Poll finds New Jerseyans willing to pay more for renewable energy
A group that advocates for shifting to renewable sources of energy in New Jersey says its latest poll shows residents support the idea – and are willing to pay more to make it happen.
The ReThink Energy NJ poll was conducted by Fairleigh Dickinson University in late September and early October and is the fifth in an annual series. It found 87% of registered voters say investing in renewable energy sources is important to the overall health of the state, including 60% calling it very important.
“New Jersey voters overwhelmingly support moving to clean renewable energy and reducing our reliance on fossil fuels and unneeded pipelines,” said Tom Gilbert, campaign director for ReThink Energy and the New Jersey Conservation Foundation. “And the poll results show that if anything voter support for moving in that direction has grown stronger.”
Forty-five percent of registered voters identified solar as the most important energy source for New Jersey’s future. Natural gas was cited next most often, by 26%, followed by wind (11%) and nuclear (8%).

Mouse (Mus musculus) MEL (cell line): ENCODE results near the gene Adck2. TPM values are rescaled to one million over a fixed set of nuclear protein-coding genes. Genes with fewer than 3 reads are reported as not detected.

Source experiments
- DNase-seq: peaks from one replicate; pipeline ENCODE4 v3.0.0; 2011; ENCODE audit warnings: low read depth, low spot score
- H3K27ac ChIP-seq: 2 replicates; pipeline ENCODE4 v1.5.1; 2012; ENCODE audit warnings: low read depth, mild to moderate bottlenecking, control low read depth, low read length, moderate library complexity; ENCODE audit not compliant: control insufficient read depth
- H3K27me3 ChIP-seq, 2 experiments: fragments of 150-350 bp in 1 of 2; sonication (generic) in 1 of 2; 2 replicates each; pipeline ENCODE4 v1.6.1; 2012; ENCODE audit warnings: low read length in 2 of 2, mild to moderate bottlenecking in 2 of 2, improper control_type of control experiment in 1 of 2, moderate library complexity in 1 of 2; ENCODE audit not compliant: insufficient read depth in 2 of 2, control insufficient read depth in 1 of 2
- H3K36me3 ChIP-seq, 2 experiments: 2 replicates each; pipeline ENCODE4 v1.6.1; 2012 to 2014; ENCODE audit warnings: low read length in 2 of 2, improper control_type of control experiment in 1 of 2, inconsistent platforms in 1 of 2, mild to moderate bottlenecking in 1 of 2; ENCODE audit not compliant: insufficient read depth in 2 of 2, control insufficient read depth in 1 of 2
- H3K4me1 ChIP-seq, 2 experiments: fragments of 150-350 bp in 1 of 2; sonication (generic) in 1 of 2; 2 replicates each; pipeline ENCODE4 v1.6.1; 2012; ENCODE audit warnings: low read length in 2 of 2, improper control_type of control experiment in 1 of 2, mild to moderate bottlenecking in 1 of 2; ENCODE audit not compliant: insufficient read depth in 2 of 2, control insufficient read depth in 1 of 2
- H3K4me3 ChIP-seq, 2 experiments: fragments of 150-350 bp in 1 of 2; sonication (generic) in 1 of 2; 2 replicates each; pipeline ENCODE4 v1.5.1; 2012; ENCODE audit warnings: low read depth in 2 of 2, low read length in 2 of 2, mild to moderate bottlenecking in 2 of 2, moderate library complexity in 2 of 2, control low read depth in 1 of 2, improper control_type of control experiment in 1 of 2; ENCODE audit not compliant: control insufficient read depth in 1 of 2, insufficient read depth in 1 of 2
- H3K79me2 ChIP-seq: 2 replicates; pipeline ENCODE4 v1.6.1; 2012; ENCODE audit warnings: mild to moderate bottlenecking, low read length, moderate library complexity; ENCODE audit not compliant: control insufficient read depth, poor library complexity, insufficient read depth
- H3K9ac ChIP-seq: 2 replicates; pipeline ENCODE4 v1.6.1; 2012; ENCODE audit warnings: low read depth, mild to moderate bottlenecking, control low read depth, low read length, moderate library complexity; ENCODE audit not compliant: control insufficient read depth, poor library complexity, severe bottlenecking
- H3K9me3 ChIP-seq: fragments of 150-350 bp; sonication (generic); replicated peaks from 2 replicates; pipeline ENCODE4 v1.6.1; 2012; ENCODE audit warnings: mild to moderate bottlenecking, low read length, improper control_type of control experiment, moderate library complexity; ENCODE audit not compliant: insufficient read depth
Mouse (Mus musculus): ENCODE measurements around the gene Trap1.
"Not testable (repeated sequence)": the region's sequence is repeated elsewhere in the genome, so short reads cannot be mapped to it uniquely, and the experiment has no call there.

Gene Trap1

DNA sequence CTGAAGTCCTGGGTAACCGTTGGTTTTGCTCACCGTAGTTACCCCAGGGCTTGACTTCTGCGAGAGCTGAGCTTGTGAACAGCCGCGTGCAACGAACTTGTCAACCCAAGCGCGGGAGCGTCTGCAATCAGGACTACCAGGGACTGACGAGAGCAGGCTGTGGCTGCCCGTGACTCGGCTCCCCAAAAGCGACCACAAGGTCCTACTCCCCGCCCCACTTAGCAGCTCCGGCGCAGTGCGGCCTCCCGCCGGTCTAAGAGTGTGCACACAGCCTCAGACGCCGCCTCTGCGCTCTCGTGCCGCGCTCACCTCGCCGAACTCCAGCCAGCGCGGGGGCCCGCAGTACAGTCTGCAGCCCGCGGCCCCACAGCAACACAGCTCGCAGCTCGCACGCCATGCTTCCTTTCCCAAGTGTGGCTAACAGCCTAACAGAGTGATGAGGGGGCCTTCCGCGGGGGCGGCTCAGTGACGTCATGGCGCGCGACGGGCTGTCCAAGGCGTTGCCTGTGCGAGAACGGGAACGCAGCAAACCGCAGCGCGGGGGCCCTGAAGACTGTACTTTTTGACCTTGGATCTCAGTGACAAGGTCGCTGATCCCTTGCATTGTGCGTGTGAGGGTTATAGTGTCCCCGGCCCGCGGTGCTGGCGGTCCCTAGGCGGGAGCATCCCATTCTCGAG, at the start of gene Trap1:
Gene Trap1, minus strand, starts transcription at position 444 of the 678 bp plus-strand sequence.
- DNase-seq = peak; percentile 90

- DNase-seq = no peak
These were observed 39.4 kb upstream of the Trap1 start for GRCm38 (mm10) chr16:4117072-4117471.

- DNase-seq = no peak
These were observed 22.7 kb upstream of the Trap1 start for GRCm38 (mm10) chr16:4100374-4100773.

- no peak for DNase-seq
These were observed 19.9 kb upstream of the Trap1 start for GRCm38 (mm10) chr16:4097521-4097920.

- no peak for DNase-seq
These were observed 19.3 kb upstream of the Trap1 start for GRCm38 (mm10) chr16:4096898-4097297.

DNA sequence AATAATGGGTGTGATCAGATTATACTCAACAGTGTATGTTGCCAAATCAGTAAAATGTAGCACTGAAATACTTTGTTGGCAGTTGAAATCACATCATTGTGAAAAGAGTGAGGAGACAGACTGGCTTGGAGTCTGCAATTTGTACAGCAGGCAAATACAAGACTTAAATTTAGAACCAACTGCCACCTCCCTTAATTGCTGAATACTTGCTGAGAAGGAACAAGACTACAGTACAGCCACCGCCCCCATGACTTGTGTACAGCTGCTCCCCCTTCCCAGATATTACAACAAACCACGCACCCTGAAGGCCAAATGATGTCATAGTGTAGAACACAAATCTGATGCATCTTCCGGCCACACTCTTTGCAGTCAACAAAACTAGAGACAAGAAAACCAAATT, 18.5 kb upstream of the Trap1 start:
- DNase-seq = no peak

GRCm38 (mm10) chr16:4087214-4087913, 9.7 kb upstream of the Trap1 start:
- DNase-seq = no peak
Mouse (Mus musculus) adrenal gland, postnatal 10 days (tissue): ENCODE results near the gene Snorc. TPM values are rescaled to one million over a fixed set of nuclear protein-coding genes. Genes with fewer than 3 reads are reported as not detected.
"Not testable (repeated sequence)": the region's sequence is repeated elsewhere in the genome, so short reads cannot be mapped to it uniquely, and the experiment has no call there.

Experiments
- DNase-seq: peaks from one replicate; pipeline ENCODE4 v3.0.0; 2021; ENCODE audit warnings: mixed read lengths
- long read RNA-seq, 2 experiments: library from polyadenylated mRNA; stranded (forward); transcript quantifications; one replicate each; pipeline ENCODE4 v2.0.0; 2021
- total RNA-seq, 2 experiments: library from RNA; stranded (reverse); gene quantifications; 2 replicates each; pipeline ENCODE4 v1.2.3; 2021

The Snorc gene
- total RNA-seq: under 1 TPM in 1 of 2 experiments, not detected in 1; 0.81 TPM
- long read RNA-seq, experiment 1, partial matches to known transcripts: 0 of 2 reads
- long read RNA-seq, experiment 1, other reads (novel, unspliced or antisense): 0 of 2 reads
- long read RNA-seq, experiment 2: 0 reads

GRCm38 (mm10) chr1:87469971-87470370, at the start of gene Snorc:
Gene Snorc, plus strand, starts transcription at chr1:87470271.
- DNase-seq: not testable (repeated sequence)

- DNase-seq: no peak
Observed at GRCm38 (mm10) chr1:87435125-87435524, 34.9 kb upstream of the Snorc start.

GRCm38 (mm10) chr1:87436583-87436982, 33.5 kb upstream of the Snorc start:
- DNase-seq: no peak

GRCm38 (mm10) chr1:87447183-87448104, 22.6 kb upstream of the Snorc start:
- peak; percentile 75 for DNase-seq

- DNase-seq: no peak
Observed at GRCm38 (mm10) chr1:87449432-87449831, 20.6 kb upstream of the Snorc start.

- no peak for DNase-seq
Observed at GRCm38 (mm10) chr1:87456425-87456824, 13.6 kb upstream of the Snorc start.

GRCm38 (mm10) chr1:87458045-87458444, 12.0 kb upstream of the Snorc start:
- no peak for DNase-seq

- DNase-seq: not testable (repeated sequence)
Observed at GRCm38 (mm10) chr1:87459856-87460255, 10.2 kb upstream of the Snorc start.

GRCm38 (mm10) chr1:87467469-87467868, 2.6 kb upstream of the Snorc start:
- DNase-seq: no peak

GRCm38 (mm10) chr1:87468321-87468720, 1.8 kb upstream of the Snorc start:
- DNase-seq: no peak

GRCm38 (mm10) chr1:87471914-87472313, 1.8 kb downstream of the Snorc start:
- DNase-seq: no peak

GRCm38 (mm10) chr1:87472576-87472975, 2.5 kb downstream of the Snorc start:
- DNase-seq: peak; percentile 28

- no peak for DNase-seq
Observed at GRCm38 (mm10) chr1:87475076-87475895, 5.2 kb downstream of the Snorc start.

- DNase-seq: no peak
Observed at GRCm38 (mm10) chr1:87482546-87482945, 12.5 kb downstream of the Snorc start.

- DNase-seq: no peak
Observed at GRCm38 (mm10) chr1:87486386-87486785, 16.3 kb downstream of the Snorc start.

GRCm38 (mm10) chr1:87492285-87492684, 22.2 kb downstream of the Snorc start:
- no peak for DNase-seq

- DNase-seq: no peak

ReThink Energy doesn’t support natural gas energy, which was described by 40% of poll respondents as a clean energy source. That was far behind the numbers who see solar (82%) and wind (77%) as sources of clean energy.
“Eighty percent of voters are supportive of offshore wind, so I think that’s encouraging given that offshore wind is newer,” Gilbert said. “And perhaps there could be concern about offshore wind development given the obvious sort of important role that the New Jersey coastline and Jersey Shore plays in the state’s culture and economy.”
The poll found 65% of registered voters say they’re willing to pay $10 or $15 per month more over the next five years on their energy bills to have it generated from solar or wind sources. The question specified that doing so would help to reduce harmful emissions.
“That’s important because certainly there are some investments that have to be made as we’re developing clean energy sources, for example for getting offshore wind off the ground. And voters seem willing to pay somewhat more for that,” Gilbert said.
“On a percentage basis, it’s a fairly significant increase on a monthly bill for consumers,” Gilbert said. “So I think it does show a general willingness to pay a reasonably significant additional premium for clean energy.”
The telephone survey of 808 randomly selected registered voters was conducted by Fairleigh Dickinson for between Sept. 26 and Oct. 2nd. The margin of error for a sample that size is +/- 3.5 percentage points.